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Post by John
Equinox Community Farm
2014-01-24 10:53:00

Our Winter

We have been trying our best to savor the calm and the relative quiet that winter brings for the farm. The rhythm of winter is certainly slower, more like a sleeping heartbeat than the rapid trilling of spring or the drumming footsteps of summer and fall. We wake up a bit later, we take our time feeding the cats, the goats, the pigs. And then we go back to the warmth of the woodstove to plan for next year and remember our hobbies that are long forgotten the rest of the year.

We've both taken some time to do some reading for enjoyment (many of you may be surprised to know that Farmer John is a big Sci-Fi fan!) and some occasional naps. We've tried out a few new recipes using our canned goods we so frantically squirreled away a few months before (blackberry maple preserves are divine on homemade cheesecake). It's also a great time to bounce new ideas, good and bad, off of one another when planning for the future. What direction should we take? How fast should we get there? How much is too much? How much is not enough? These are all important questions that are best discussed when wrapped in a warm blanket when there is plenty of time to ruminate over all paths.

But despite the freezing temperatures that seem to slow everything to a stop, we are still making progress. In fact, we are getting started on a daunting remodel of the 1940's farmhouse on the property. While it has fantastic "bones" we have had to essentially empty out most of the inside structure and start anew. We are looking forward to the end result, although we know it will require a lot of hard work and elbow grease to get there. Reading up on all aspects of the remodel process has kept us plenty busy on these dark days. Our hope is to be finished and moved in by the time the first few CSA boxes of 2014 are delivered.

We're also busy ordering seeds, supplies, and "big ticket items" for the farm. Each year we continue to grow and the planning phase of the year becomes slightly more intricate and we need our equipment to help us grow. The item that Farmer John is most excited about receiving this year is a water wheel transplanter. One of the most time consuming (and back aggravating) tasks on the farm is transplanting our little seedlings from the greenhouse to outside, often into black biodegradable plastic mulch. Planters must punch a hole in the plastic mulch (with your hands, or my personal favorite, a tiny stick) then dig out some soil, place the seedling into the hole you just made, and then cover it back up with dirt so it is placed securely and straight up. Then, since you are already on your knees, you crawl over to the next spot and do the whole thing over again dragging the tray of seedlings with you. Our hope is that the waterwheel transplanter will greatly speed up this process and use our human labor more effectively.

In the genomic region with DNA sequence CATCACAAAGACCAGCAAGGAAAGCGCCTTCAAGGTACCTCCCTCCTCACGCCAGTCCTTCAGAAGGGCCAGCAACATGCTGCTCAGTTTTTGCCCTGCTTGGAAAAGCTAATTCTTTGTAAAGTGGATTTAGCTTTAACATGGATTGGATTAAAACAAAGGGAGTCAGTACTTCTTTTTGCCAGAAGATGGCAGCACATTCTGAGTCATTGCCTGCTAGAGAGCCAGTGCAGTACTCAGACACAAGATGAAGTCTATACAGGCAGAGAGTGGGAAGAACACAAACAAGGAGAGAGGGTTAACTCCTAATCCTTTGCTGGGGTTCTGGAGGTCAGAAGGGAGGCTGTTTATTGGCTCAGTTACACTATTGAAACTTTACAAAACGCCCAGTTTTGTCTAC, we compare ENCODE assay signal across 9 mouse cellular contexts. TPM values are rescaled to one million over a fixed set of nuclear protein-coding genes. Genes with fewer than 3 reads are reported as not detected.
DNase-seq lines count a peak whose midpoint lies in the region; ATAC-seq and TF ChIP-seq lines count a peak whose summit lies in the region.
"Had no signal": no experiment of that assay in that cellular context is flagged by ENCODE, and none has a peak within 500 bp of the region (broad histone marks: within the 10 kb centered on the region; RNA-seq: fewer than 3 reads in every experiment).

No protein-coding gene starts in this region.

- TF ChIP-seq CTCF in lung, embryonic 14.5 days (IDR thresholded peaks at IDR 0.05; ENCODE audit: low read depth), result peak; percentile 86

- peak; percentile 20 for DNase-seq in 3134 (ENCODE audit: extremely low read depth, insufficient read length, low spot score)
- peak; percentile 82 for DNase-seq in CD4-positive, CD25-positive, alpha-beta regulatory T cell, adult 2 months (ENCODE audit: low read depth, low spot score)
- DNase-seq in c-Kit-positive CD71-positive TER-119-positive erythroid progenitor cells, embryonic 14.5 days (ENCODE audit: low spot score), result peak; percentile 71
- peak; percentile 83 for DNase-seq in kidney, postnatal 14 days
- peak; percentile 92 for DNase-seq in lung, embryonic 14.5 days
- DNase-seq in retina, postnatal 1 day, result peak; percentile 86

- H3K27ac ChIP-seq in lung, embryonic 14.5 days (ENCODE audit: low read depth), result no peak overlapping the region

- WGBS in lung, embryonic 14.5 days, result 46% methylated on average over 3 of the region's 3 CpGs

The waterwheel transplanter is pulled slowly behind one our our tractors between the rows of black mulch that have already been laid down. They have a punch wheel which acts to punch a hole in the mulch and then fill it with water from the two big water tanks creating a nice little mud puddle. Then, two workers who are sitting in the seats gently drop a seedling into each hole as the tractor goes by. As the plant is pushed in the mud is pushed up over the seedling to cover the top of it. It's a handy tool to have, and we are excited to try it out and see what it can do for us.

In addition to planning and purchasing, we have also taken this time of rest to go out and explore. Summer vacation is a much tougher and sometimes impossible venture, and so when we had the opportunity to visit family and do some traveling this winter we jumped on it. During one of the coldest weeks we've had in a very long time, Farmer John and I were visiting both Las Vegas and Palm Springs. With my brother graciously volunteering as cat and farm sitter, it was relatively easy for us to take a few days off. We were mostly mystified by Las Vegas, and Palm Springs was also a very different environment and ecosystem than we were used to having been born and raised in Wisconsin. But we got to see some cacti, some huge palm trees, and family. It was a great trip, and it made us appreciate our little piece of land in the middle of the heartland even more.

Despite all of this, we are beginning to feel the itch for spring. The itch to see and smell and feel growth again. To put our hands in the soil again. And of course, to taste the deliciousness of fresh produce again. How many more days until we can start making rhubarb jam again? How many more days until we see the asparagus stalks thrusting up out of the ground? For now we will have to content ourselves with the quiet of winter, while planning for the excitement of spring.